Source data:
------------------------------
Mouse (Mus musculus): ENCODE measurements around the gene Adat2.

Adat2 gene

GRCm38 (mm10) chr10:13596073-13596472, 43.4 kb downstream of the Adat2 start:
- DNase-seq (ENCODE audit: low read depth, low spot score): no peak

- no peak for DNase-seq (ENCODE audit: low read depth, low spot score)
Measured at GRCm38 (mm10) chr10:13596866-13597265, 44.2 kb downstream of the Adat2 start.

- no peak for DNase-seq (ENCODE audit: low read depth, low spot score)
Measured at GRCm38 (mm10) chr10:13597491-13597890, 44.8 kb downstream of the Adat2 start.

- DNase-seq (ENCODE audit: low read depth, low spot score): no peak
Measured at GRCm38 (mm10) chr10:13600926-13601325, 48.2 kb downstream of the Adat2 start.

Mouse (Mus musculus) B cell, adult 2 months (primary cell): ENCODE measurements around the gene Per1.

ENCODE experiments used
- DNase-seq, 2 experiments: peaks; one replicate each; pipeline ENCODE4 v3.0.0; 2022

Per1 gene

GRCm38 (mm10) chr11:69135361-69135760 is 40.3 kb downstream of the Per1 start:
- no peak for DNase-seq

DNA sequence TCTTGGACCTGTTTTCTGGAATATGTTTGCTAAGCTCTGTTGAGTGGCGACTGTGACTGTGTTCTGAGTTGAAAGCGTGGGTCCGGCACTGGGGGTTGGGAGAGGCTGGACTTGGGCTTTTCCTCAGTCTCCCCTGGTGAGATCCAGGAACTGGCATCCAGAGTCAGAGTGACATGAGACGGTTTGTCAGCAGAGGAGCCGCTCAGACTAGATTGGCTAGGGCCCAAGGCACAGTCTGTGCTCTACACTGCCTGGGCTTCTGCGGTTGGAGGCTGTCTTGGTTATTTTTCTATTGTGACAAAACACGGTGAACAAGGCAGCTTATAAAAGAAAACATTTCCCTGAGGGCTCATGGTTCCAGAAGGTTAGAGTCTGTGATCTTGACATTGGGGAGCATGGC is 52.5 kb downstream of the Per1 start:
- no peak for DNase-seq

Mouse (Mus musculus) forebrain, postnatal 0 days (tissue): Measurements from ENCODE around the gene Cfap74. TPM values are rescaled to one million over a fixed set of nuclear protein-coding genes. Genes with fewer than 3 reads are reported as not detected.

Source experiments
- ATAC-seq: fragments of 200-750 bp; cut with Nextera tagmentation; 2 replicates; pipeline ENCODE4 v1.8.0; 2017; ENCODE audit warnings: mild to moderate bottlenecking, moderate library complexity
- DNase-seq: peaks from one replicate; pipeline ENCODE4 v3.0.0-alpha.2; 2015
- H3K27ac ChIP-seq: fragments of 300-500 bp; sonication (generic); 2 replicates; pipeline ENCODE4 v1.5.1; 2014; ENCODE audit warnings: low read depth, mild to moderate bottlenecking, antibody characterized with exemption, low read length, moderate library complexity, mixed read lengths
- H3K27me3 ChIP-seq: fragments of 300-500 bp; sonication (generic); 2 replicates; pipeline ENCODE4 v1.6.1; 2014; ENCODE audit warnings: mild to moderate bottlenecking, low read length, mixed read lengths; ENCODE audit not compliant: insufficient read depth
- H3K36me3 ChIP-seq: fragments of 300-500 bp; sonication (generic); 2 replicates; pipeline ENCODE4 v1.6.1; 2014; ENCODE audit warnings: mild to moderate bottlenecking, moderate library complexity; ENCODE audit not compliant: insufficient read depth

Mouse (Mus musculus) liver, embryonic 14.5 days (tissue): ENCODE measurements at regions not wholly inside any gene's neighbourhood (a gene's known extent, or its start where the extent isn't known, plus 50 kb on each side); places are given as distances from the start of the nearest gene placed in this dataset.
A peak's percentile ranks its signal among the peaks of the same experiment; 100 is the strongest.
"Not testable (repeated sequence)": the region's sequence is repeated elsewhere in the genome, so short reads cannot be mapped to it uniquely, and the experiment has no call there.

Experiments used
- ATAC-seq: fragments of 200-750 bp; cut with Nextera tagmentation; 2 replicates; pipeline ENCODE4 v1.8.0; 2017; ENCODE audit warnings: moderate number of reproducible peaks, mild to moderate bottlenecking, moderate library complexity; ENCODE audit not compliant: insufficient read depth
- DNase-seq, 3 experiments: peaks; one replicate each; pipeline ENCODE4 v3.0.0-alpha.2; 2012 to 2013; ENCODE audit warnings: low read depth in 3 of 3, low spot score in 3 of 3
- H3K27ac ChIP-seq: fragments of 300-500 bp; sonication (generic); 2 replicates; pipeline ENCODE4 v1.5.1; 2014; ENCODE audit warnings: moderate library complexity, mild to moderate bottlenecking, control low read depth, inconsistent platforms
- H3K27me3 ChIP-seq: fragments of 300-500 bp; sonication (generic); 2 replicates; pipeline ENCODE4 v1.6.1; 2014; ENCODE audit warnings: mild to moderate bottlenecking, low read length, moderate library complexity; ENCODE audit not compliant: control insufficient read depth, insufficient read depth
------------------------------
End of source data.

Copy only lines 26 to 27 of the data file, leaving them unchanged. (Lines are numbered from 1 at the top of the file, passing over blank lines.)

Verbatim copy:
Mouse (Mus musculus) liver, embryonic 14.5 days (tissue): ENCODE measurements at regions not wholly inside any gene's neighbourhood (a gene's known extent, or its start where the extent isn't known, plus 50 kb on each side); places are given as distances from the start of the nearest gene placed in this dataset.
A peak's percentile ranks its signal among the peaks of the same experiment; 100 is the strongest.